The Napier business bringing super yacht technology down to size
Jason & Tristin Dickey talk us through how they brought superyacht technology down to size in a range of luxuriously fitted aluminium boats.
Words: Rebecca Hayter
When Jason and Tristin Dickey took the first boat they had designed and built to the 2007 Hutchwilco New Zealand Boat Show, there were two reactions: “What the heck is that?”… and… “Wow, I get that. That’s amazing.” “That” was the Dickey Semifly 28; it had big-boat thinking in just 28 feet (8.5 metres). Most aluminium boats at that time were workhorses: bare aluminium hulls with camping-style facilities. The Dickey Semifly 28 was made of aluminium but inside and out it had the smooth surfaces of a fibreglass boat. Its generous internal volume allowed apartment-style living – including space to entertain and hot-and-cold running comfort.
A major talking point was the plumb bow, which was straight up and down, rather than pointy. Jason had developed the concept during 10 years overseas, including three global circumnavigations on superyachts. He trained in mechanical engineering, which taught him European construction techniques and how to run a commercial shipyard. “Technology always excites me,” Jason says. “I saw a lot of style and shape that you could get into aluminium or sheet metal.”
Jason met his wife Tristin in 2005; they moved from Auckland to Napier where they could afford to build a workshop. “We literally put everything into the design stage for about three years,” he says. “The plumb bow was a massive decision.” It was based on providing a comfortable, quiet ride in New Zealand’s boisterous sea conditions and achieving good fuel economy. He designed the boat for CNC (computer numerically controlled) construction in which the aluminium panels are machine cut via computer files. The initial capital outlay is offset by being able to achieve perfect, identical cuts every time. At the time, Jason says, most manufacturers of small aluminium boats were cutting panels by hand.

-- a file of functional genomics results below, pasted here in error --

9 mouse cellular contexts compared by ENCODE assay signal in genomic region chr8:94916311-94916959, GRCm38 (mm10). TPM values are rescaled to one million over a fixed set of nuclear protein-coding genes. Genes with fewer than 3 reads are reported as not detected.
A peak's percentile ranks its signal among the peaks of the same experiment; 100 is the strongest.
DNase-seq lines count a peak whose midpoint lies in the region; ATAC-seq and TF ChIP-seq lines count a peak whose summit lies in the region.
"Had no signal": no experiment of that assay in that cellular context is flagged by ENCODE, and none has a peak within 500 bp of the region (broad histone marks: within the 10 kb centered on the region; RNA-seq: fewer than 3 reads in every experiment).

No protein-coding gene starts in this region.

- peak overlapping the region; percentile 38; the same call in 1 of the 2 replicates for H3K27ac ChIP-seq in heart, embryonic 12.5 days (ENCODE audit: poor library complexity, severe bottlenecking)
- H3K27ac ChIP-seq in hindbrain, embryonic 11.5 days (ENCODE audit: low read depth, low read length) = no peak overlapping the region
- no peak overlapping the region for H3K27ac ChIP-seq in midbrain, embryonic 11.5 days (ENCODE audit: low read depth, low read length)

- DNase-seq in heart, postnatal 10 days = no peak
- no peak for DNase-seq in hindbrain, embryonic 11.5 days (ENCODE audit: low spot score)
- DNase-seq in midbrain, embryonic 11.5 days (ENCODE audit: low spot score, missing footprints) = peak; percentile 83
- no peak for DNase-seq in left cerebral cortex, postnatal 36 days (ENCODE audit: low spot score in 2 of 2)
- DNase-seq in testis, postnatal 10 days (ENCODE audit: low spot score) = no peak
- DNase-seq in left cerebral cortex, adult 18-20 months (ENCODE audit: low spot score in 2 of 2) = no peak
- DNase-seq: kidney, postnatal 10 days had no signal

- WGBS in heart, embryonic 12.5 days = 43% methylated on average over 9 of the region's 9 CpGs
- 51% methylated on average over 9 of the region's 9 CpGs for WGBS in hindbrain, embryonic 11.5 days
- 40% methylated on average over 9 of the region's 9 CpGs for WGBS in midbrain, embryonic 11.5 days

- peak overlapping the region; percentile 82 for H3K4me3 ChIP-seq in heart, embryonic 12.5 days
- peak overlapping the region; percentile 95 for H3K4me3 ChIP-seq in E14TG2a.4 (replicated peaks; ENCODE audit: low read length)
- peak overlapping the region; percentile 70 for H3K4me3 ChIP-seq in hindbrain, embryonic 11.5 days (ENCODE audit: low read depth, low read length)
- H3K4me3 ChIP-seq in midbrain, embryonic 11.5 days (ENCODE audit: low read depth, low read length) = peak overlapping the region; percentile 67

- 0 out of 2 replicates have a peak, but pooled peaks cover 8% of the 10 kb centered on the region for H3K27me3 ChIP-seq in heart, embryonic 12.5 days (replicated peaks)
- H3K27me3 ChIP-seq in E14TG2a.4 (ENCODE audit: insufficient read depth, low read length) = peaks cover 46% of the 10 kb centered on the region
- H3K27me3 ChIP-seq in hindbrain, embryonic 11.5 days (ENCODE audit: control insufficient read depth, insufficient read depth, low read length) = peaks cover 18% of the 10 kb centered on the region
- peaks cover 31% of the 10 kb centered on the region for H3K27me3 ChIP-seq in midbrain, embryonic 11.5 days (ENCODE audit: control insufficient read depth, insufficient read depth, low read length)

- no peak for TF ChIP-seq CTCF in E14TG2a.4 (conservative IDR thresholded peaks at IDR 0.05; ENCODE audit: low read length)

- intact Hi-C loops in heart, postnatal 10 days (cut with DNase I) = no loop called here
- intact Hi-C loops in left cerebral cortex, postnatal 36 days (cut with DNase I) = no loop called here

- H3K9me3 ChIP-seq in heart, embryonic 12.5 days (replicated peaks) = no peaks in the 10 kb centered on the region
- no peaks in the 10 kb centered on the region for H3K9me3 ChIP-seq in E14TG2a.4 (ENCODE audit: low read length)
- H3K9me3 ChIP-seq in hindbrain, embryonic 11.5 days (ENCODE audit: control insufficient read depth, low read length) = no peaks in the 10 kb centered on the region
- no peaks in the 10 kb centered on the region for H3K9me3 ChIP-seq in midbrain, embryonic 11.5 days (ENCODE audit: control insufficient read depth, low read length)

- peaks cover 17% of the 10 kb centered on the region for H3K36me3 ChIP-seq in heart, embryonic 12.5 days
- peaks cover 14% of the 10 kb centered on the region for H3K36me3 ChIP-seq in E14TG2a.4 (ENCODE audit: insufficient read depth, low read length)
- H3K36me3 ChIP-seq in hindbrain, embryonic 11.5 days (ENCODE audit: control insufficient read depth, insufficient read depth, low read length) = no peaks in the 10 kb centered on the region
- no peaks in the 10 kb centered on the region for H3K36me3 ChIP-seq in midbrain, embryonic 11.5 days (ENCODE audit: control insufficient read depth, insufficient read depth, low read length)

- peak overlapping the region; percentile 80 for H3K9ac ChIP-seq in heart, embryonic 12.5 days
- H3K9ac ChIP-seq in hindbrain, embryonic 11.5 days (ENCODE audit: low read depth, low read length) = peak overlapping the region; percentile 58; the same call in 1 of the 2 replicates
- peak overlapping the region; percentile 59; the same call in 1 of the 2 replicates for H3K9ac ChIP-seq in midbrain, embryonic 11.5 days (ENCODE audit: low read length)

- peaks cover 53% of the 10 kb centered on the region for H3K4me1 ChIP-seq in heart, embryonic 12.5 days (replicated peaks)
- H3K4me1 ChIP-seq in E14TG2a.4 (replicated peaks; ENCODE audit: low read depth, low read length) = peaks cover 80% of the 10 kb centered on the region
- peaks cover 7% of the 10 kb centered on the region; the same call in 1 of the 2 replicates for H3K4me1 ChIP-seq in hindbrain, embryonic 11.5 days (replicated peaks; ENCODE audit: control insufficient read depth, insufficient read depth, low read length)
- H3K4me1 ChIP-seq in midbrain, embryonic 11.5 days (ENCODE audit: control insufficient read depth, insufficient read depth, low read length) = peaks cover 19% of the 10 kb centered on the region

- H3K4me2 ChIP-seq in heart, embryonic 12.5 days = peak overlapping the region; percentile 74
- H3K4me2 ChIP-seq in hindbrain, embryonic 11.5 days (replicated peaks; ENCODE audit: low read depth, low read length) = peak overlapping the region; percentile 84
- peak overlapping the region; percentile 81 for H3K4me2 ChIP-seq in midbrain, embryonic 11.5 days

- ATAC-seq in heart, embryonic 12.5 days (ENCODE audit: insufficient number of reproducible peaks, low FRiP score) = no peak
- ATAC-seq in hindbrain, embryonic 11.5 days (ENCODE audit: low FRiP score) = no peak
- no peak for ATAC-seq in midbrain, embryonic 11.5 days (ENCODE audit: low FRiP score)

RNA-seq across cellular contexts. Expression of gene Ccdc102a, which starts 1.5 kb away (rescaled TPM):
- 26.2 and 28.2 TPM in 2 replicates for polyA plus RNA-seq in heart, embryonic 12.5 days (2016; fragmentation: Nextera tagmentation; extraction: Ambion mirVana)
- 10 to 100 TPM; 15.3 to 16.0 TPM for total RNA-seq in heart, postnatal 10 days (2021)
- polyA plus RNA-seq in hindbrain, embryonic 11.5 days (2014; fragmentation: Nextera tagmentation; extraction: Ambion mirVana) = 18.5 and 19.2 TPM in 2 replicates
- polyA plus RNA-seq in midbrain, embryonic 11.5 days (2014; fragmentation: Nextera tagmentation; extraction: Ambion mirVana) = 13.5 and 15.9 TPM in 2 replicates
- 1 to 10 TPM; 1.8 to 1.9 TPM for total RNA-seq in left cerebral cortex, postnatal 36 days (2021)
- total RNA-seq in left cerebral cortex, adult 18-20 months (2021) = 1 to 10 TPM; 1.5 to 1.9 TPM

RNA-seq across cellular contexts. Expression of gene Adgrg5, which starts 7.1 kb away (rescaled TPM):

Dickey Boats continues to be first. In 2014 it fitted CZone which allows the skipper to display and run all the boat’s systems – pumps, navigation, communications – from an iPad and to select “cruising”, “fishing” or “night” mode on a key fob. For example, fishing mode instantly switches on the cockpit lights, and pumps for tuna tubes and hand wash without touching the switchboard. In 2015, Dickey was first in New Zealand to feature joystick steering on an outboard-powered boat.
The Dickey Semifly 28 attracted an order for a Semifly 32, with orders pending for the Semifly 40. But as the Semifly 32 reached completion, the GFC hit. “We were building big boats and that big-boat market died overnight,” Tristin says. “We had to move quickly to diversify. Being small and design focused we could listen to what people wanted – and so the trailerboats were born. Everyone had been riding this massive wave and if that had continued perhaps we wouldn’t have developed the range as we did.”
In the first three years Dickey Boats developed five new models and designed boats for other clients. In 2010 the company built a factory and staff expanded from three to eight, including an internal designer. They sold boats in New Zealand and to customers in Switzerland, Sweden and the Bahamas. Dickey Boats has also won numerous awards at the Hutchwilco NZ Boat Show.
What next? Dickey Boats’ developing export strategy is to target Sydney as a confined market. If Dickey were marketed throughout Australia, it would be unable to meet demand. dickeyboats.com
‘The hardest bit about growth is knowing what you’re going to outgrow next. You might need more tools or a sub-contractor can no longer keep up
or you outgrow the purchasing system because there are nine boats in production with 7500 parts in storage’
$200,000 to $2 million for boats from 7.5m to 58ft (17.6m)
100% growth every year
60 boats in nine years
2 45ft (13.7m) boats in build